pancreatitis--severe pain in your upper stomach spreading to your back, nausea and vomiting, fast heart rate.
This is not a complete list of side effects and others may occur. Call your doctor for medical advice about side effects. You may report side effects to FDA at 1-800-FDA-1088.
See also: Side effects (in more detail)
Alteplase dosing information
Usual Adult Dose for Myocardial Infarction:
For accelerated infusion method:
Over 67 kg: 100 mg administered as a 15 mg IV bolus followed by 50 mg infused over the next 30 minutes and then 35 mg infused over the next 60 minutes.
67 or less kg: 15 mg IV bolus, followed by 0.75 mg/kg (not to exceed 50 mg) infused over the next 30 minutes and then 0.5 mg/kg (not to exceed 35 mg) infused over the next 60 minutes.
For 3 hour infusion method:
Over 65 kg: 100 mg administered as 60 mg IV in the first hour (with 6 to 10 mg of it given as an IV bolus over 1 to 2 minutes), followed by 20 mg/hour IV during hours 2 and 3.
Less than 65 kg: 1.25 mg/kg administered as 0.75 mg/kg IV in the first hour (with 6 to 10 mg of it given as an IV bolus over 1 to 2 minutes), followed by 0.25 mg/kg/hour during hours 2 and 3. Heparin is usually given during and following administration of alteplase. Aspirin and/or dipyridamole have been given during and/or following heparin treatment.
Usual Adult Dose for Pulmonary Embolism:
50 mg/hour IV over 2 hours for a total dose of 100 mg. Heparin is usually started near the end or immediately following this infusion when partial thromboplastin time or thrombin time falls to twice the normal value or less.
Usual Adult Dose for Ischemic Stroke:
0.9 mg/kg (up to 90 mg) IV over 60 minutes with 10% of the total dose administered as an initial IV bolus over the first minute.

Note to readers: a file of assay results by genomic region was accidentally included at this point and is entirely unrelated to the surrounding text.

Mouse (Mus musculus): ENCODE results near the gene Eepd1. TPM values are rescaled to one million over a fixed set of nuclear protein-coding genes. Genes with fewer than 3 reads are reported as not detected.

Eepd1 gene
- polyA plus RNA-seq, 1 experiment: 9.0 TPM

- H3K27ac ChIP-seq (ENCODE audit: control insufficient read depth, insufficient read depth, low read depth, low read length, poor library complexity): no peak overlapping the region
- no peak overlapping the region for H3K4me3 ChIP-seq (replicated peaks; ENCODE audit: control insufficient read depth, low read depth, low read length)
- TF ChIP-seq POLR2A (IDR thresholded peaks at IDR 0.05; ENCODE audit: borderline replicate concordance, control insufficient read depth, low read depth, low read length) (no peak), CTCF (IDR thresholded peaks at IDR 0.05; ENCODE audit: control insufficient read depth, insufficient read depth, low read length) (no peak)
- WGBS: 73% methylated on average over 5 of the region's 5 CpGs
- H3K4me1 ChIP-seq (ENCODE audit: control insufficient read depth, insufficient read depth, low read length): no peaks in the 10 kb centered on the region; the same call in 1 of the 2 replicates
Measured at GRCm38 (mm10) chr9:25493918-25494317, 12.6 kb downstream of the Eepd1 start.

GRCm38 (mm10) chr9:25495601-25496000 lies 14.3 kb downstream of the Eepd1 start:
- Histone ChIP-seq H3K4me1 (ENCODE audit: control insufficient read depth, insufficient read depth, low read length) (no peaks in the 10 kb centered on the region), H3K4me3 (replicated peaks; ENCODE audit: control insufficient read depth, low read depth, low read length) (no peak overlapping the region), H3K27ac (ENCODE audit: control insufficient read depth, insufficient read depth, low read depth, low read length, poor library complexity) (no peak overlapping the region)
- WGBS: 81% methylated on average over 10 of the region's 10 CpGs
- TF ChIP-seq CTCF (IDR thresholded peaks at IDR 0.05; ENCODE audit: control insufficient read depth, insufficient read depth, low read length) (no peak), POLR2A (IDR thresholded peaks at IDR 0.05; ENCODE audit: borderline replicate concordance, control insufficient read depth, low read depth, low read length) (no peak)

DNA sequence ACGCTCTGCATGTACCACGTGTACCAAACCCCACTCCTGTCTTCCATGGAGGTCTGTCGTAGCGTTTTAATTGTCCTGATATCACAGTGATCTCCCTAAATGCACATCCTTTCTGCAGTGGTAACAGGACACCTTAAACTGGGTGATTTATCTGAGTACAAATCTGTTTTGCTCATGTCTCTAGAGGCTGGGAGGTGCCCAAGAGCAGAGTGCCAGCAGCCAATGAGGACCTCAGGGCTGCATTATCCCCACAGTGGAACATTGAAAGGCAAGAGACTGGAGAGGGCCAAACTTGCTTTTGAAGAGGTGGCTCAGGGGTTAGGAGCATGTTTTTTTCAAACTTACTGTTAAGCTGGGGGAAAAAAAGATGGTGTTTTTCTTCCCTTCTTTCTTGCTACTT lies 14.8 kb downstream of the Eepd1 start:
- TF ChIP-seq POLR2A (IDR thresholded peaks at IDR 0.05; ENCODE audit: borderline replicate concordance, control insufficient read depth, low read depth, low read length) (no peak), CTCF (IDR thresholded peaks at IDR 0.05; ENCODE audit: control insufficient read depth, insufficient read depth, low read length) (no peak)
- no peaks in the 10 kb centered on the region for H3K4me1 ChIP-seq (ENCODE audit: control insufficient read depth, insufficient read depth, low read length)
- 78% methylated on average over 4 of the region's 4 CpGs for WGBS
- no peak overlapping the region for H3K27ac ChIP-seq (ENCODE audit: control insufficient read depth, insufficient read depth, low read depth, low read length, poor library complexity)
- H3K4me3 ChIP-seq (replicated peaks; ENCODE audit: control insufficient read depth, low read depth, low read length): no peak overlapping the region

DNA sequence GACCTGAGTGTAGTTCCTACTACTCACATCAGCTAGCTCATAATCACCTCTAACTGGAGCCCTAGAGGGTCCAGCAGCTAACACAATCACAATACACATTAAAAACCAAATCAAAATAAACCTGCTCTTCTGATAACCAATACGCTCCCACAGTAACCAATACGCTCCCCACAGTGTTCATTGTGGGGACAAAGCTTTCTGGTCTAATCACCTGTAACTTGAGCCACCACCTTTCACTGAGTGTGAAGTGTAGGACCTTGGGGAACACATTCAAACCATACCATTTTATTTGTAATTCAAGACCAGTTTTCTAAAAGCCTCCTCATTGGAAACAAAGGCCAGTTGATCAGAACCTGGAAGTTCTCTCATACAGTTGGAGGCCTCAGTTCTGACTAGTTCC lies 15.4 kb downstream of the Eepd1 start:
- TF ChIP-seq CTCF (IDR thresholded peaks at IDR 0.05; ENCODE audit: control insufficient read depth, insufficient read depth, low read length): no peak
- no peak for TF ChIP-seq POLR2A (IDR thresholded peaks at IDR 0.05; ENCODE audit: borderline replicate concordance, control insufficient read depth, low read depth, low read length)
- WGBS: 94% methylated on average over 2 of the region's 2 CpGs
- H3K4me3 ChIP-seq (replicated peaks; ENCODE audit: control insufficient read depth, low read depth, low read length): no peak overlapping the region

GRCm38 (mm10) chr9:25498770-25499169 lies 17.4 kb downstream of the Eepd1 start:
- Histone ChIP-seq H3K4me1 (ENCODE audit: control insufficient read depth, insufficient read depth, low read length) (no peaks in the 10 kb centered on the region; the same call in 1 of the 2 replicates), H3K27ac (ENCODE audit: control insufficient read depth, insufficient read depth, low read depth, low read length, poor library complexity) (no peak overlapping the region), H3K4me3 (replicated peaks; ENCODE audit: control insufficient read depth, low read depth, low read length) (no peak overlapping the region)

Usual Adult Dose for Thrombotic/Thromboembolic Disorder:
Occluded central venous catheter:
Manufacturer's recommendations (CathFlo Activase): Patients 30 or more kg: 2 mg in 2 mL; may instill second dose if catheter remains occluded after 2 hour dwell time. A recent study using escalating doses of 0.5 mg, 1 mg, and 2 mg (60 minute dwell time) found that 86.2% of catheters were cleared with the 0.5 mg dose.
Usual Pediatric Dose for Thrombotic/Thromboembolic Disorder:
Occluded IV catheter: Infuse in to catheter, do not infuse in to patient: Dose listed is per lumen; for multilumen catheters, treat one lumen at a time; dose should always be aspirated out of catheter after dwell.
Manufacturer's recommendations (CathFlo Activase):
Central venous catheter: post natal age 14 days or older: Use a 1 mg/mL concentration; instill a volume equal to 110% of the internal lumen volume of the catheter; do not exceed 2 mg in 2 mL; leave in lumen for up to 2 hours, then aspirate out of catheter; may instill a second dose if catheter remains occluded after 2 hour dwell time.
Central venous catheter: 0.5 mg diluted in NS to a volume equal to the internal volume of the lumen; instill in each lumen over 1-2 minutes; leave in lumen for 1 to 2 hours, then aspirate out of catheter; flush catheter with NS.